HttpClientModule so the Angular app can handle interfacing with HTTP
I will add
app.module.ts, so it is accessible
within any part of app.
app.module.ts file will have an additional
import at the top
of the file and entry on
imports on the class line. The
app.module.ts file now look like:
Making HTTP call in NumberGeneratorService
After getting the HTTPClientModule and the
result.json file set up,
it’s time to connect these together in the
class. This service will do the bulk of the connection work.
There are headers required for HTTP support, at the top of the
number-generator.service.ts file, add:
|HttpClient||The library to handle client interactions with an HTTP server.|
|Observable||Handles HTTP responses asynchronously.|
||This add the
From my understanding, observable are basically a super-powered version of a Promise, which handles external connections like this. In Angular, they are the recommended way managing external connections, so I will use them here.
With required imports taken care of, to use the
inject dependencies. Basically, we have Angular pass in the HttpClient
in and assign the value to a variable for access.
constructor section of the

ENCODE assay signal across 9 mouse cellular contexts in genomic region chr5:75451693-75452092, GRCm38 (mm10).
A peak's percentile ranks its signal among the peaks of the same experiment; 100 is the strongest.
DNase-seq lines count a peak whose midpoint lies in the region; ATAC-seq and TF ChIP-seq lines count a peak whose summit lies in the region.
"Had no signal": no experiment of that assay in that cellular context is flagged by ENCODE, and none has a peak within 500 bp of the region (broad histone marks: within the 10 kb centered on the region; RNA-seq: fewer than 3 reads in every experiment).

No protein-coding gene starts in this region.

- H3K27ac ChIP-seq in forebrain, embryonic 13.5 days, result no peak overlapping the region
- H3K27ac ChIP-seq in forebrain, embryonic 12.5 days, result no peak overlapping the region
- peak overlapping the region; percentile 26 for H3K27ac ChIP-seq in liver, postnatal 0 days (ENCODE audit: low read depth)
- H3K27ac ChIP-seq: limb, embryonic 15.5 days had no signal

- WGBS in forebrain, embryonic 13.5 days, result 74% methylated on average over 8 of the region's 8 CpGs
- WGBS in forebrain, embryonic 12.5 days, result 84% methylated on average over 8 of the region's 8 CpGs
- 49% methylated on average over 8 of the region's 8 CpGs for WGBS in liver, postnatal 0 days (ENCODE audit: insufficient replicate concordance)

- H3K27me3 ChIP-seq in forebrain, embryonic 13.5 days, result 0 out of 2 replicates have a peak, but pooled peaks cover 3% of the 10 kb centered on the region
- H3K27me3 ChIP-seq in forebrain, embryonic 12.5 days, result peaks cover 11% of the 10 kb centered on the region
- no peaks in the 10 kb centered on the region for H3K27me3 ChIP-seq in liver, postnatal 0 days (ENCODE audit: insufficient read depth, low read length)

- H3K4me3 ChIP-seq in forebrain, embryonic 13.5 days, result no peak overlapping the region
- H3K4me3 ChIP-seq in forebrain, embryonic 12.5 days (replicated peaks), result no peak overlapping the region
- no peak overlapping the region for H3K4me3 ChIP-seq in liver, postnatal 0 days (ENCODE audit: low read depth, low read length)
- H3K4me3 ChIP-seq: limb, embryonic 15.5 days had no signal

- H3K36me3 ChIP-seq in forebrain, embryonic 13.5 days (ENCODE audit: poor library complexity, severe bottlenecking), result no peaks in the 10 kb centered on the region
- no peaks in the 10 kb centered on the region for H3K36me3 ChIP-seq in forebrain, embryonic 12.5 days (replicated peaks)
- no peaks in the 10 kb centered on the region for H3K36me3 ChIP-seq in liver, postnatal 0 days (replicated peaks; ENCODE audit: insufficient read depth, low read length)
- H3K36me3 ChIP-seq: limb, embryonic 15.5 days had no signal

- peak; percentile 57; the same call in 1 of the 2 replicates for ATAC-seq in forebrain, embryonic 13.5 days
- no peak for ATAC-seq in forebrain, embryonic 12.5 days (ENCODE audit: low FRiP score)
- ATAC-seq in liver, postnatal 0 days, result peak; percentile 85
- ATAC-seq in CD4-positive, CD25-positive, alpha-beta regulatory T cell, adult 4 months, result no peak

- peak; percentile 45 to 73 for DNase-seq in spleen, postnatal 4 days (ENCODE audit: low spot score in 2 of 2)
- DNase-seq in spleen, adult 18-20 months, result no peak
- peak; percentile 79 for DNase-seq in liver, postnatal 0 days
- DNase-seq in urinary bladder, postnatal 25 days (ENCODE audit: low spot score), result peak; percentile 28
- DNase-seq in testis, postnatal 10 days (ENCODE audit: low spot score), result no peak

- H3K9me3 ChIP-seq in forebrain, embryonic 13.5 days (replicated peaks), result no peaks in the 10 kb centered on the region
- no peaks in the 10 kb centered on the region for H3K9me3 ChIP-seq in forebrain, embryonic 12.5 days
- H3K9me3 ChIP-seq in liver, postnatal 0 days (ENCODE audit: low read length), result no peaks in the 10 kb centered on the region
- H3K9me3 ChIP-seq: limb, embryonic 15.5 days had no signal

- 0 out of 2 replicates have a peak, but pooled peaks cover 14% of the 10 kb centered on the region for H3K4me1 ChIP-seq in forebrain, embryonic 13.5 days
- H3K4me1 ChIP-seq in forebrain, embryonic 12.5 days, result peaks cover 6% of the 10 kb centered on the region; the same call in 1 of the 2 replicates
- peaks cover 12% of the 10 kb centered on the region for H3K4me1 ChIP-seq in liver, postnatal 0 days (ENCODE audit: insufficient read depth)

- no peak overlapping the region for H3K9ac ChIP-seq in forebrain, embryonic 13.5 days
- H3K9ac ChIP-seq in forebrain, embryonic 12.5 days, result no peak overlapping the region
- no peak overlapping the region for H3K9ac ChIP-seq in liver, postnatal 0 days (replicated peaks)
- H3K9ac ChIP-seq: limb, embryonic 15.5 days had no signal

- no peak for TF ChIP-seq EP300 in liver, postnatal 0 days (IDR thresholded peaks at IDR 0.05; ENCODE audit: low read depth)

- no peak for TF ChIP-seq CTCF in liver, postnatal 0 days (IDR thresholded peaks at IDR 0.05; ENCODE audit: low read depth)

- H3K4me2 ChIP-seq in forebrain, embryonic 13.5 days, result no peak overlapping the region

the line from:
Now, when loading this service component, the Angular framework will
automatically pass in the imported
HttpClient and assign it to the
class’ private variable:
With the basics setup for the service class, let’s connect the HTTP Client to a function in the class:
This is the function we add in the class’ body:
This function is simple, but there are two subtle parts:
|Observable<any>||The function return is not the server response, but an observable that is of type
|do(data =>)||This allows us to ‘peek’ into the function and print out the response.|
One cool thing with using TypeScript is one can assign a specific type to the response.
One application of types in our situation: the payload format. If the response format will always have certain fields, create a specific type for it.
Assigning the payload type to this observable will guarantee only those responses that fit the type to flow through, otherwise, they will error.
In our situation, we will keep things flexible and use the <any> type.